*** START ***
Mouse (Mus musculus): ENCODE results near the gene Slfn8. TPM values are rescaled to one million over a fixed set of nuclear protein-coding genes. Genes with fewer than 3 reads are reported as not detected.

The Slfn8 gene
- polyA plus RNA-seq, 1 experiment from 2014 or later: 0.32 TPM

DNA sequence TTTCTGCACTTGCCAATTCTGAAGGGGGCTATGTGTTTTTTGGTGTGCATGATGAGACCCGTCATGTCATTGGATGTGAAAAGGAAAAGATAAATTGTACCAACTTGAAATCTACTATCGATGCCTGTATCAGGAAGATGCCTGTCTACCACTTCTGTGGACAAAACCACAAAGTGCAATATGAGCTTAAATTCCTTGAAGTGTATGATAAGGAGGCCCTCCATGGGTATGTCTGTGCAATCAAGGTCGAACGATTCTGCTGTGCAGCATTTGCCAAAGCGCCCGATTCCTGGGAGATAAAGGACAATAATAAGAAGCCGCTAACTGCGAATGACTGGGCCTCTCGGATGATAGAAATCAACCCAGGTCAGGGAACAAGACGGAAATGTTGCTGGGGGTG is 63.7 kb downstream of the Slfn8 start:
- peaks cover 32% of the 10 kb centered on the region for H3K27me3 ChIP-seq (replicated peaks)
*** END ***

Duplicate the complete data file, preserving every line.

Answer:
Mouse (Mus musculus): ENCODE results near the gene Slfn8. TPM values are rescaled to one million over a fixed set of nuclear protein-coding genes. Genes with fewer than 3 reads are reported as not detected.

The Slfn8 gene
- polyA plus RNA-seq, 1 experiment from 2014 or later: 0.32 TPM

DNA sequence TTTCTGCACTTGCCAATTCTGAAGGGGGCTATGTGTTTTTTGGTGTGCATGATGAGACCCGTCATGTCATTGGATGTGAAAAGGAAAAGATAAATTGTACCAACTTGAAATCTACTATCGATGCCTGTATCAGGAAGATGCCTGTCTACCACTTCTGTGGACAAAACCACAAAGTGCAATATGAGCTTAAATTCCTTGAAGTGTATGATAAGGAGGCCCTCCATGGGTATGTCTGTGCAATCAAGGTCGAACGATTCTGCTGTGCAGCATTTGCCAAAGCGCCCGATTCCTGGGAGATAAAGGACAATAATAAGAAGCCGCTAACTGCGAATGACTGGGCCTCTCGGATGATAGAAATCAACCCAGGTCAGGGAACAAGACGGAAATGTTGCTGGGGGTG is 63.7 kb downstream of the Slfn8 start:
- peaks cover 32% of the 10 kb centered on the region for H3K27me3 ChIP-seq (replicated peaks)